Marine shipping is the main source of sulphur dioxide emissions in the Lower Mainland.

Marine shipping is the main source of sulphur dioxide emissions in the Lower Mainland.

Metro Vancouver to tighten sulphur dioxide emission limit

Pollutant that mainly comes from ships is a concern for Lower Mainland air quality, asthmatics

  • Dec. 1, 2014 8:00 p.m.

Current air quality guidelines for sulphur dioxide pollution levels in the Lower Mainland may be too low to adequately protect human health, according to a Metro Vancouver report.

The regional district, which regulates air quality within Metro and the Fraser Valley, is proposing to slash the maximum acceptable level of the pollutant from 174 parts per billion (ppb) to the same 75 ppb limit adopted in the U.S. in 2010.

Exposure to high levels of sulphur dioxide – most of which comes from shipping – can aggravate asthma and other respiratory problems.

The report says Metro’s existing maximum targets for sulphur dioxide are outdated as they were based on national targets drawn up in the 1970s and “may not be protective for all sensitive individuals, particularly asthmatics.”

The pollutant also acidifies soil and surface water, damages crops and trees and can damage or discolour structures and property. It can react with other substances to cause smog.

Nearly 80 per cent of sulphur dioxide emissions in the region came from the marine ships in 2010, followed by eight per cent from the Chevron oil refinery in Burnaby and three per cent from cement plants.

The current limit of 174 ppb averaged over one hour was exceeded twice last year in Burnaby’s Capitol Hill neighbourhood, which has the closest air quality monitoring station to the Chevron refinery.

If the lower 75 ppb limit had been in place there would have been 17 exceedances in 2013 – 15 at Capitol Hill and two in Port Moody.

“We are concerned about sulphur dioxide levels around Chevron,” said Ray Robb, Metro’s environmental regulation and enforcement division manager.

The maximum ambient air quality level for a pollutant like sulphur dioxide isn’t directly enforceable, nor does Metro issue tickets to ships when levels around Burrard Inlet get too high.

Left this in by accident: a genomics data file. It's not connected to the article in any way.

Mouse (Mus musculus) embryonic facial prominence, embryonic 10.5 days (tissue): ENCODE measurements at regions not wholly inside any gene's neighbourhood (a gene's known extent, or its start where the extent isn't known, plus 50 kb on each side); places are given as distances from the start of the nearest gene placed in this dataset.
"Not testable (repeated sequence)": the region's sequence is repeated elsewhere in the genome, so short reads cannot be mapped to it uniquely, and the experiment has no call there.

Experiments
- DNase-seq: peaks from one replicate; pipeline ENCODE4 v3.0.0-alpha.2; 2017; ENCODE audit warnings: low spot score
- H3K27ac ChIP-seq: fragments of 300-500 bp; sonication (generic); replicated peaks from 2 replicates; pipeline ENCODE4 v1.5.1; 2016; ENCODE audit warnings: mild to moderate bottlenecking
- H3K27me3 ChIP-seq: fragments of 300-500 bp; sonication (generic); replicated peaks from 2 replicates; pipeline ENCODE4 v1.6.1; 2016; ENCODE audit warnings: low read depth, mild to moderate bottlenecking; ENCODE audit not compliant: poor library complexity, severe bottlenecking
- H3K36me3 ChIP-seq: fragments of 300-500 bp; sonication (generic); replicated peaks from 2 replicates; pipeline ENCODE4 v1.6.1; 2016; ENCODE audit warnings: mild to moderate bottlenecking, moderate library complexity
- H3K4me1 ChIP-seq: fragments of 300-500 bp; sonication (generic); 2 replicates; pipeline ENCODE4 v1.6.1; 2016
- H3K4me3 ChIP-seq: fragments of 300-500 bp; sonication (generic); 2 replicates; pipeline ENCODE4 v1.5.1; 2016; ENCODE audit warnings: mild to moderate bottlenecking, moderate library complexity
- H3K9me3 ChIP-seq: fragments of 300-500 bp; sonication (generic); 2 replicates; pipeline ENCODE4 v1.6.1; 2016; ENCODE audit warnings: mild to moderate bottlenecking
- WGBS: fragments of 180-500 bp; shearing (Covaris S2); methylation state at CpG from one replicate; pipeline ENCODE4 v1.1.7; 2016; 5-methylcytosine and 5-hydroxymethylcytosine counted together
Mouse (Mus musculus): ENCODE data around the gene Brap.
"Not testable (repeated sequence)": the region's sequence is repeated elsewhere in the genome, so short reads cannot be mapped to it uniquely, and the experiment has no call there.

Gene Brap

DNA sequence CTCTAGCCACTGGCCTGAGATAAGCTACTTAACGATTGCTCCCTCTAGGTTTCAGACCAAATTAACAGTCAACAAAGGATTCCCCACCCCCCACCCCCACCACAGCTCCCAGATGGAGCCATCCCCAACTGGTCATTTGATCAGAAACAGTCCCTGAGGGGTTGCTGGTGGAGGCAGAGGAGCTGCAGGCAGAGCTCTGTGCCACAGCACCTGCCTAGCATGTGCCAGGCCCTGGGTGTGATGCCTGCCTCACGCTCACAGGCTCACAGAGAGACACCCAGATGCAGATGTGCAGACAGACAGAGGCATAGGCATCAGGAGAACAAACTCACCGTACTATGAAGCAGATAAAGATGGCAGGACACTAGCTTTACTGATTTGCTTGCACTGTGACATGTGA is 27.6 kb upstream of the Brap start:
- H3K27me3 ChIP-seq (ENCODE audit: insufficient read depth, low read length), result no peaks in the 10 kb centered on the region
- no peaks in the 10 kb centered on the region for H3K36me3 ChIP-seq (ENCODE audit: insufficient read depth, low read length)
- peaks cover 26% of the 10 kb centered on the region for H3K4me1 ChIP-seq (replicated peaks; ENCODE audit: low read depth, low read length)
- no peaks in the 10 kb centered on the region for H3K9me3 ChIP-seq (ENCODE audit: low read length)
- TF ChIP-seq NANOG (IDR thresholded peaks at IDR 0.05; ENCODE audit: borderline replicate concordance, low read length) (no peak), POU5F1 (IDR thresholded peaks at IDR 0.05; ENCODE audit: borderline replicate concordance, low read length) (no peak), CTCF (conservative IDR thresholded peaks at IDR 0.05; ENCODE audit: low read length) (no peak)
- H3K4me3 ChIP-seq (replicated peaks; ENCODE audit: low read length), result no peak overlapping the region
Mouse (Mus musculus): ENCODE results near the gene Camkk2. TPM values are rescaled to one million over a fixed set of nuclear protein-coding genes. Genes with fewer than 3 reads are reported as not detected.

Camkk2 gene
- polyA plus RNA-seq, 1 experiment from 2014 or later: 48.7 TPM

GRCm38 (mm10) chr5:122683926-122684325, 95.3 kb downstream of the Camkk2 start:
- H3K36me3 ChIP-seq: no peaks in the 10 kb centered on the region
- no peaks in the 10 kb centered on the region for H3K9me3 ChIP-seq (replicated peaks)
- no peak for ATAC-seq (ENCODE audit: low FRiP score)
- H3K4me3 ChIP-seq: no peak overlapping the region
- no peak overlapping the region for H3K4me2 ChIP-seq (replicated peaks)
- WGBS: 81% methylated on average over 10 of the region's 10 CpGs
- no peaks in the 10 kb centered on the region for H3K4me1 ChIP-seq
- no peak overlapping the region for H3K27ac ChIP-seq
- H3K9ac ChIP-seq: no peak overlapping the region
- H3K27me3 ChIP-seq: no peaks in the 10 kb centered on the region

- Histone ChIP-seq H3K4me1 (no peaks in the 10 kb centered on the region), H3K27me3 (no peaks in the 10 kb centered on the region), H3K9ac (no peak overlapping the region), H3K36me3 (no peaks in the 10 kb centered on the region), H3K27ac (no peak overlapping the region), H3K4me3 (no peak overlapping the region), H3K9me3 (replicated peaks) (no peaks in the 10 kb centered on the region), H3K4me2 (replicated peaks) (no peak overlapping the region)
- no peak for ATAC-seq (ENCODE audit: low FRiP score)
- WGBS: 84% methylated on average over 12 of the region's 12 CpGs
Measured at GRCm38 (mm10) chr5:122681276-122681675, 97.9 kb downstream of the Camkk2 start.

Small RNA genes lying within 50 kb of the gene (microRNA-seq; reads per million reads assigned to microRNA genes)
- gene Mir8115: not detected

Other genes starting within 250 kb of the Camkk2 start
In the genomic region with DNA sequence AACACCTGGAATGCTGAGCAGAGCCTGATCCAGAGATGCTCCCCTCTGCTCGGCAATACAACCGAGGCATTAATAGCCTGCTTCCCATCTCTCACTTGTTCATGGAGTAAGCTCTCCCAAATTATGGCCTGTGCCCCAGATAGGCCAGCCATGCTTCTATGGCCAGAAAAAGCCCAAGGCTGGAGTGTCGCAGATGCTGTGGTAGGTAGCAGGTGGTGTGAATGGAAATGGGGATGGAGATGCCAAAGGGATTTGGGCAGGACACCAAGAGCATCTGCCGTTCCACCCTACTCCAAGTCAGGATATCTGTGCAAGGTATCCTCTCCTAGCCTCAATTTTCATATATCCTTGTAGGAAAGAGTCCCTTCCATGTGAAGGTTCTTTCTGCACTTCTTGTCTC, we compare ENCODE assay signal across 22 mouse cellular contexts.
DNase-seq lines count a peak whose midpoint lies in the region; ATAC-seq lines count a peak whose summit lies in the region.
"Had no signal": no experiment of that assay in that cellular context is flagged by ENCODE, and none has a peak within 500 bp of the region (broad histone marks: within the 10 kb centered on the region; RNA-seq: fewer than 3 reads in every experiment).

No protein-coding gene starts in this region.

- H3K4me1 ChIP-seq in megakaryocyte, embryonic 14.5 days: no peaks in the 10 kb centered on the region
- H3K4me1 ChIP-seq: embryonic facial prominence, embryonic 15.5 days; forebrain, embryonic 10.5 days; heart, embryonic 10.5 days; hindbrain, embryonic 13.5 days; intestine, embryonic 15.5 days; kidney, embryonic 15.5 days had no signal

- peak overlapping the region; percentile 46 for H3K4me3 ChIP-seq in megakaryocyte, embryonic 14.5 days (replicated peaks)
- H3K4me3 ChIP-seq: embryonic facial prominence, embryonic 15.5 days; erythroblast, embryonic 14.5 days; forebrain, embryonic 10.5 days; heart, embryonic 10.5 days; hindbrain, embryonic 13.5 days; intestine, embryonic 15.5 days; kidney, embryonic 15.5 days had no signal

But excessive emissions traced to a specific regulated point source can prompt Metro to give the emitter a pollution abatement order to force it to clean up to get back in compliance with its permit, Robb said.

If existing emissions are often near or over the objective in a neighbourhood where a new industry is proposed, he said, that will guide permitting decisions, potentially prompting Metro to insist on much tighter emission controls as part of approving any new source.

Metro officials say the new lower target is achievable.

An ongoing international shift to low-sulphur marine fuel has been reducing the shipping sector’s emissions, which are by next year expected to be down 95 per cent from 2005 levels.

But while individual ships are getting cleaner, the overall number of them coming here is expected to climb as Port Metro Vancouver aims to increase trade through the region.

Kinder Morgan’s proposed second oil pipeline would also see it load 400 oil tankers a year, up from around 60 now.

“That’s one of our major concerns with the project – whether we can meet these standards if additional tanker traffic comes in,” said Vancouver Coun. Heather Deal, chair of Metro’s environment committee.

The new Metro standard would be an interim one at least until possible new national or provincial regulations take effect.

A Health Canada review has found a strong link between short-term sulphur dioxide exposure and adverse respiratory health effects, but it’s unclear when tighter Canadian regulations might be unveiled and adopted. The B.C. government is also reviewing provincial air quality objectives.

 

Metro Vancouver graphic.

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